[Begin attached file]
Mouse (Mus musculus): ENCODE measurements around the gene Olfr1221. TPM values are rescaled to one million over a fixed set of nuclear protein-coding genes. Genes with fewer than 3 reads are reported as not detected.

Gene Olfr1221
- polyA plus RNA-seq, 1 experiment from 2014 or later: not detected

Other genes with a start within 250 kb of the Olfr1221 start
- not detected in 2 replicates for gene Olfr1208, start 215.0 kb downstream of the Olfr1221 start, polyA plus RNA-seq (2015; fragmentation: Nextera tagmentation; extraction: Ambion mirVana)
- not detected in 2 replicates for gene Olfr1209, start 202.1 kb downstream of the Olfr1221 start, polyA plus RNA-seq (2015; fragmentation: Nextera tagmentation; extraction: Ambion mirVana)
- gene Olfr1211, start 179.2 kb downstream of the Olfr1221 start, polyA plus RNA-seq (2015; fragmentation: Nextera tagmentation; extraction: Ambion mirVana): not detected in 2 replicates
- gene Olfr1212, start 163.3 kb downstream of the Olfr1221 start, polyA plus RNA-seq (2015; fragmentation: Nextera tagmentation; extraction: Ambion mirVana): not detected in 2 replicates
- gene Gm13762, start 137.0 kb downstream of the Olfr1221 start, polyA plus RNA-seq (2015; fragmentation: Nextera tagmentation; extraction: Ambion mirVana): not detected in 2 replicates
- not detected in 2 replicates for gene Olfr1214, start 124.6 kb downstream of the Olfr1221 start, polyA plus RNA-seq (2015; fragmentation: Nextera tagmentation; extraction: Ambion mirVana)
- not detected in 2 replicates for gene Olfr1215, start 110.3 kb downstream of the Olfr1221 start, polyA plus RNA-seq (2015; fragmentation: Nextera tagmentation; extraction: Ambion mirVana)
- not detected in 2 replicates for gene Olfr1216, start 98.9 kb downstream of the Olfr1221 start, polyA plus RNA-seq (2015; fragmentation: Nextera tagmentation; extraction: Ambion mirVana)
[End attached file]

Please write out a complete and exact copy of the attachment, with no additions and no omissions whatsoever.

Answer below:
Mouse (Mus musculus): ENCODE measurements around the gene Olfr1221. TPM values are rescaled to one million over a fixed set of nuclear protein-coding genes. Genes with fewer than 3 reads are reported as not detected.

Gene Olfr1221
- polyA plus RNA-seq, 1 experiment from 2014 or later: not detected

Other genes with a start within 250 kb of the Olfr1221 start
- not detected in 2 replicates for gene Olfr1208, start 215.0 kb downstream of the Olfr1221 start, polyA plus RNA-seq (2015; fragmentation: Nextera tagmentation; extraction: Ambion mirVana)
- not detected in 2 replicates for gene Olfr1209, start 202.1 kb downstream of the Olfr1221 start, polyA plus RNA-seq (2015; fragmentation: Nextera tagmentation; extraction: Ambion mirVana)
- gene Olfr1211, start 179.2 kb downstream of the Olfr1221 start, polyA plus RNA-seq (2015; fragmentation: Nextera tagmentation; extraction: Ambion mirVana): not detected in 2 replicates
- gene Olfr1212, start 163.3 kb downstream of the Olfr1221 start, polyA plus RNA-seq (2015; fragmentation: Nextera tagmentation; extraction: Ambion mirVana): not detected in 2 replicates
- gene Gm13762, start 137.0 kb downstream of the Olfr1221 start, polyA plus RNA-seq (2015; fragmentation: Nextera tagmentation; extraction: Ambion mirVana): not detected in 2 replicates
- not detected in 2 replicates for gene Olfr1214, start 124.6 kb downstream of the Olfr1221 start, polyA plus RNA-seq (2015; fragmentation: Nextera tagmentation; extraction: Ambion mirVana)
- not detected in 2 replicates for gene Olfr1215, start 110.3 kb downstream of the Olfr1221 start, polyA plus RNA-seq (2015; fragmentation: Nextera tagmentation; extraction: Ambion mirVana)
- not detected in 2 replicates for gene Olfr1216, start 98.9 kb downstream of the Olfr1221 start, polyA plus RNA-seq (2015; fragmentation: Nextera tagmentation; extraction: Ambion mirVana)